Catherine: Paying it forward really resonates with me, I think it’s so important to try and help people regardless of where they are in their careers by taking a few moments to answer any questions they have or giving them any knowledge that you may have to help them along the way. I think as women, it’s especially especially especially important that we do that, and really try and lift each other up. So looking back on your career, what is some of the work that you’re most proud of? And why?

Heather: Well, listen, I have been incredibly lucky to work in the positions that I’ve had. I grew up in a tiny little town in the middle of Northeast Iowa, and certainly never thought I’d make it to the White House. So being able to work in a White House and affect policies that lead to major outcomes on the environmental ledger is like being able to do that on such a huge scale, right. When I was in the White House, I was negotiating fuel economy standards for cars and trucks. I got to be part of the process to put in place the first ever standard for mercury emissions from coal fired power plants. I helped guide the decision making process around some of the really tough decisions about oil and gas production in the United States and making sure that we were balancing conservation and doing what we needed to be good stewards of federal lands. So across the board just amazing opportunities. And then, like I said, I get to wake up every day and think about how do I make sure that the Clean Energy sector is as successful as humanly possible on a very aggressive timeline. So I feel like I got incredibly lucky to land this position, and to sort of lead this industry at such a pivotal time against the backdrop of a once in a generation opportunity to pass a climate package in Congress. So it’s hard to put a fine point on whether it was this one thing or that other thing, but I actually think the most exciting thing about my career is that I have a reputation for getting things done, for being very fair and transparent, and for being a tough negotiator. So, I think the fact that I can carry who I am, into my professional career and find a way to be successful is something not a lot of people get to do necessarily, and so I celebrate and embrace that every day.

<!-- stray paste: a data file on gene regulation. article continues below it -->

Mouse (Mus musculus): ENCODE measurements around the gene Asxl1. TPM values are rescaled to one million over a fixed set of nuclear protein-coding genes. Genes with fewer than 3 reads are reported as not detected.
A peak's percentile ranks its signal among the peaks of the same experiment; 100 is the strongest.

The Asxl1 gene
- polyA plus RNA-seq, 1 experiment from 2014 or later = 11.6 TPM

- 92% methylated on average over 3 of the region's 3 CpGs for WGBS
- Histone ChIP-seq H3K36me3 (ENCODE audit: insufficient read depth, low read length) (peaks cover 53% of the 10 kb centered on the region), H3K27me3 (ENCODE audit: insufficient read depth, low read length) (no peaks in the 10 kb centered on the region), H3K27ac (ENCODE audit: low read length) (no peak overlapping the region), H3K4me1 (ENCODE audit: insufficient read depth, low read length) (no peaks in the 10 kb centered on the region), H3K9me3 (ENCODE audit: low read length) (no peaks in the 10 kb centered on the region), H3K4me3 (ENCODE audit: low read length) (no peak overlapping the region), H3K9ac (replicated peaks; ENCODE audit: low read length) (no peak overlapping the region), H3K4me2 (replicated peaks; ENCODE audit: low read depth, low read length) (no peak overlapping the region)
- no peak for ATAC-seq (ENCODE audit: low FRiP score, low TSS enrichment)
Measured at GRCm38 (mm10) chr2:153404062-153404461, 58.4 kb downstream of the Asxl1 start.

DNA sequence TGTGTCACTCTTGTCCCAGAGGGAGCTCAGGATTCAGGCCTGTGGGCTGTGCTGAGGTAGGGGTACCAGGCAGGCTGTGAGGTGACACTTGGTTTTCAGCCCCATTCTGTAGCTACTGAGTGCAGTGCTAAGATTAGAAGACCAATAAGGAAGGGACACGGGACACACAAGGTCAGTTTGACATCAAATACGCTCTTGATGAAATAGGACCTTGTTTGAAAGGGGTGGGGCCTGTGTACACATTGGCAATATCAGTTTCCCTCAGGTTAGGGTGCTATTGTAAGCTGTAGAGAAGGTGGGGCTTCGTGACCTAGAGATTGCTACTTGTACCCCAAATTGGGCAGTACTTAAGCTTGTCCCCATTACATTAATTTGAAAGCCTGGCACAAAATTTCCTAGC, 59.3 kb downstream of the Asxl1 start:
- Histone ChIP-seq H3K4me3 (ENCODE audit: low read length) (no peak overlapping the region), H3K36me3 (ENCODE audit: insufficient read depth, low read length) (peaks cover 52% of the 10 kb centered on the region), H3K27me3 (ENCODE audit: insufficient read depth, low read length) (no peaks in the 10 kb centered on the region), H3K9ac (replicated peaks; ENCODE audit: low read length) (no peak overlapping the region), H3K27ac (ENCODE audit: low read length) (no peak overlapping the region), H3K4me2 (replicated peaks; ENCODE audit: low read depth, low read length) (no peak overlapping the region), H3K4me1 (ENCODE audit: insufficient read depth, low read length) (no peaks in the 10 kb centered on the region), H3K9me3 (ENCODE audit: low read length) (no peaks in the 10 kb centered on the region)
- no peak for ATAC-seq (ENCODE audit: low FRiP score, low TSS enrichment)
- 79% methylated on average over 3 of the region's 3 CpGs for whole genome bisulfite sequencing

Catherine: Well, thank you so much for taking the time to speak with me and I just really appreciate all the work that you and ACP are doing on our behalf.

Heather: Excellent. Well, I really enjoyed the opportunity to join you today.